By Cindy Schroeder
The Cincinnati Enquirer
BURLINGTON - The tire amnesty is back.
A popular statewide tire amnesty program is revisiting Northern Kentucky next month after a four-year absence.
The Waste Tire Trust Fund's goal is simple: Get rid of used tires so they don't litter the commonwealth's landscape and create health and safety hazards.
"We're not going to ask any questions," said Reno Deaton, Campbell County solid-waste coordinator. "And you won't have to pay any penalties. This is a chance to get rid of those waste tires you've got hidden behind the barn, stacked in your garage, or sitting in the creek."
Where: Boone County: Public Works Department, 5645 Idlewild Road, Burlington; Kenton County, state maintenance garage, 3923 Madison Pike, Covington; Campbell County Road Department, Racetrack Road at the entrance to A.J. Jolly Park.
When: Boone County, June 9-15; Kenton County, June 16-22; and Campbell County, June 23-29. All tire amnesty programs are 8 a.m. to 5 p.m.
Other programs: The state is running tire amnesty programs at the Department of Highways garages in Carrollton for Carroll County residents, June 5-7; Warsaw for Gallatin County residents, June 12-14; and Williamstown for Grant County residents, June 19-21.
Large amounts of tires: Piles of 1,500 passenger tire equivalents (an average of 20 pounds each) will be picked up if they're in a place accessible by tractor-trailer, but arrangements should be made ahead of time.
Who can participate: Everyone except agricultural and motor vehicle tire retailers can take part in the tire amnesty program. Tires on and off rims will be accepted. Foam-filled tires, off-road construction and equipment tires, and solid tires with pressed-on rims will not be accepted.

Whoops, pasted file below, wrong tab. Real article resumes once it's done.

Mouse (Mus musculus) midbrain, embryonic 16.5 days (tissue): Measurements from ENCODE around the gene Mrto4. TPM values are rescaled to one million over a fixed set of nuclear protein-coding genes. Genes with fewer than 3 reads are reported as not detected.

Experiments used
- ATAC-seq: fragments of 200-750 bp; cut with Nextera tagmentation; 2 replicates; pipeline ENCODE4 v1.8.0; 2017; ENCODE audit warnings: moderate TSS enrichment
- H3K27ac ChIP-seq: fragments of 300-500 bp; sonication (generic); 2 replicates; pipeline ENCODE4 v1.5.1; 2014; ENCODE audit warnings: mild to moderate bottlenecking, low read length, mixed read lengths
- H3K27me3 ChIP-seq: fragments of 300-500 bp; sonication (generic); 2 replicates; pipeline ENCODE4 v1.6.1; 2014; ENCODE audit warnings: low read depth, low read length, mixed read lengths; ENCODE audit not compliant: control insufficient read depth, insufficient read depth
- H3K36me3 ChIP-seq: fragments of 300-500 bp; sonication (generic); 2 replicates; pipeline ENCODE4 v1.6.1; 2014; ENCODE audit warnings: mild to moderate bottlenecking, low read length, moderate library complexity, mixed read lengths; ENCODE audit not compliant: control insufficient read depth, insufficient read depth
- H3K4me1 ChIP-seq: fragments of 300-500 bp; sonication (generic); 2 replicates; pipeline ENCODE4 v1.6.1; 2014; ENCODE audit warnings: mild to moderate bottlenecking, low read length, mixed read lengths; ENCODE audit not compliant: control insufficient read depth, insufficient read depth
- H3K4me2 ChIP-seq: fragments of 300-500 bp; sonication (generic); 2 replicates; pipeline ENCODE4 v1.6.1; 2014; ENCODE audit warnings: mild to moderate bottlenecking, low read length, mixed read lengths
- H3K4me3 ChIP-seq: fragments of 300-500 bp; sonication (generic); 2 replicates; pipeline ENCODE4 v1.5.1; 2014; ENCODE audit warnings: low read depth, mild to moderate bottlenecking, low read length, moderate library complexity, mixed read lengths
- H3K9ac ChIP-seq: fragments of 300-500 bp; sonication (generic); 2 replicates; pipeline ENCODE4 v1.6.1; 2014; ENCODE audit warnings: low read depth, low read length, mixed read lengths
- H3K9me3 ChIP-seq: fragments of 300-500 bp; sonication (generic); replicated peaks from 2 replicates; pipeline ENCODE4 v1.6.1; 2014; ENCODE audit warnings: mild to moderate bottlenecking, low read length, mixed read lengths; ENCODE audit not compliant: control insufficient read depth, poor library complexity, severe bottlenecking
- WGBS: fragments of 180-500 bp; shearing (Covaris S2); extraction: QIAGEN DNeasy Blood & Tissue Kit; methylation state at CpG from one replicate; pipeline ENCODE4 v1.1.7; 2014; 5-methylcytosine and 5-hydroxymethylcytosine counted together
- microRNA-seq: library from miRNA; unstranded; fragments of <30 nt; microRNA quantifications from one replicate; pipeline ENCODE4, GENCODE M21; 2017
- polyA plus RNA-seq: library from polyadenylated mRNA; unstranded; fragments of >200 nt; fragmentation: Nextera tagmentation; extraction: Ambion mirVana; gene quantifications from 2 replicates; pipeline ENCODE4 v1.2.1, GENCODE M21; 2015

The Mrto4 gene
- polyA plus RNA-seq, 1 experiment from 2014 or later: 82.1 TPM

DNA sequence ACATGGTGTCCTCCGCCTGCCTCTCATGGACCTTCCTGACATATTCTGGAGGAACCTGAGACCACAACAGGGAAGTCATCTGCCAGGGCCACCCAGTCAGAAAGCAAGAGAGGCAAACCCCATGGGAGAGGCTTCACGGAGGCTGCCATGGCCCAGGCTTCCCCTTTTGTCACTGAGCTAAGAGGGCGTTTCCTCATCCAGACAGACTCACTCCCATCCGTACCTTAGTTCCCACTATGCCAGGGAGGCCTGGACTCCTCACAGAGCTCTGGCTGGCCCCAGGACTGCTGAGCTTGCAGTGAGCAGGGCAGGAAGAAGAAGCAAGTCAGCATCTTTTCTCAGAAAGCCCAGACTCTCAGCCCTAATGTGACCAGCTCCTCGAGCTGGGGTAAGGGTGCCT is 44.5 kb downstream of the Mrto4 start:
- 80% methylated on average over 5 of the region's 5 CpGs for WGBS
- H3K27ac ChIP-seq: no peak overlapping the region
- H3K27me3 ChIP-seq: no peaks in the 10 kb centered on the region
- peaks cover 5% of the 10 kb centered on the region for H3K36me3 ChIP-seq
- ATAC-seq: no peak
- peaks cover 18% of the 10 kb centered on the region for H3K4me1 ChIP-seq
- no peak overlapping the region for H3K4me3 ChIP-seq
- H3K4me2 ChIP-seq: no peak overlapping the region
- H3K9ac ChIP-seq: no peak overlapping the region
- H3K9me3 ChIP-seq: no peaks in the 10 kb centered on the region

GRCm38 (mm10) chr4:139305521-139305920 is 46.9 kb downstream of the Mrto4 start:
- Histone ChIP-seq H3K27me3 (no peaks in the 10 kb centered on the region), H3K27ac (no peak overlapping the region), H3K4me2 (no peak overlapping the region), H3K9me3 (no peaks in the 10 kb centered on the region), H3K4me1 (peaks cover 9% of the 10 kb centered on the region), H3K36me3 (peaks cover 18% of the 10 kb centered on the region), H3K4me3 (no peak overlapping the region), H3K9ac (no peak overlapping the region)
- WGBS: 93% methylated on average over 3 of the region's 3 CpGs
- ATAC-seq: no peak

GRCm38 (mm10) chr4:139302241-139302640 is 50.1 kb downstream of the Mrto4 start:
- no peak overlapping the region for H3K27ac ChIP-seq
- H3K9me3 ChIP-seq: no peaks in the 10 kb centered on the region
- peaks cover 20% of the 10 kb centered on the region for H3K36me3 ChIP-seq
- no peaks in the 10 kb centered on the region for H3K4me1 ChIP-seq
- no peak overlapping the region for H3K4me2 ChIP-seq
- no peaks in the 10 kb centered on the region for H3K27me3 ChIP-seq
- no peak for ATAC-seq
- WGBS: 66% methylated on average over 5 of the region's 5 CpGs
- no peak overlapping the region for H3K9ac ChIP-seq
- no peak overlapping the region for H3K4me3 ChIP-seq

Funded by: State Waste Tire Trust Fund.
Information: Boone County, (859) 334-3151; Kenton County, (859) 371-9198; and Campbell County, (859) 441-5166. For other counties, call the state Division of Waste Management at (502) 564-6716.
Normally, it costs between $2 and $3 to get rid of each unwanted tire. Residents hoarding more than 100 waste tires also face possible fines if they don't have a permit to operate a tire storage or processing facility.
But those rules don't apply during the tire amnesty.
During Kentucky's first tire amnesty program in 1999, Northern Kentucky officials predicted they might collect 8,000 tires, tops. Instead they took in 279,000, said Nate Sturm, Northern Kentucky solid waste coordinator.
"We really didn't know what to expect," Sturm said. "With our counties being more urban, we just felt like they wouldn't have all those tires. We were wrong."
In 1998, the Kentucky General Assembly required that $1 from each passenger tire sale go toward the Kentucky Waste Tire Trust Fund to underwrite the amnesty program. Tires collected through the program are shredded and reused.
Original plans called for the tire amnesty program to be a one-time sweep across Kentucky.
However, the 6 million tires collected between fall 1999 and spring 2001 persuaded the General Assembly to continue the program.
Where do people get so many waste tires?
"Some people inherit them," Deaton said.
"For example, a guy bought a rental property in Bellevue with a little garage. When he looked inside, he found 165 tires. Without (programs like the tire amnesty), he's looking at $350 to get rid of them."
Still others hoard them.
In 1996, two state-hired recycling firms removed 350,000 tires from a couple of ridge tops in rural Campbell County. Charles Wanner stockpiled the tires with the idea of selling the rubber for oil.
His plans never materialized, and his neighbors sued him, citing health hazards and fire concerns.
A judge ordered Wanner to remove the tires, but he died in 1989, leaving behind one of the worst tire dumps in the state.
"Tires are a breeding ground for mosquitoes," Sturm said. "With the West Nile (virus) scare in recent years, it's more important than ever that we get rid of waste tires."
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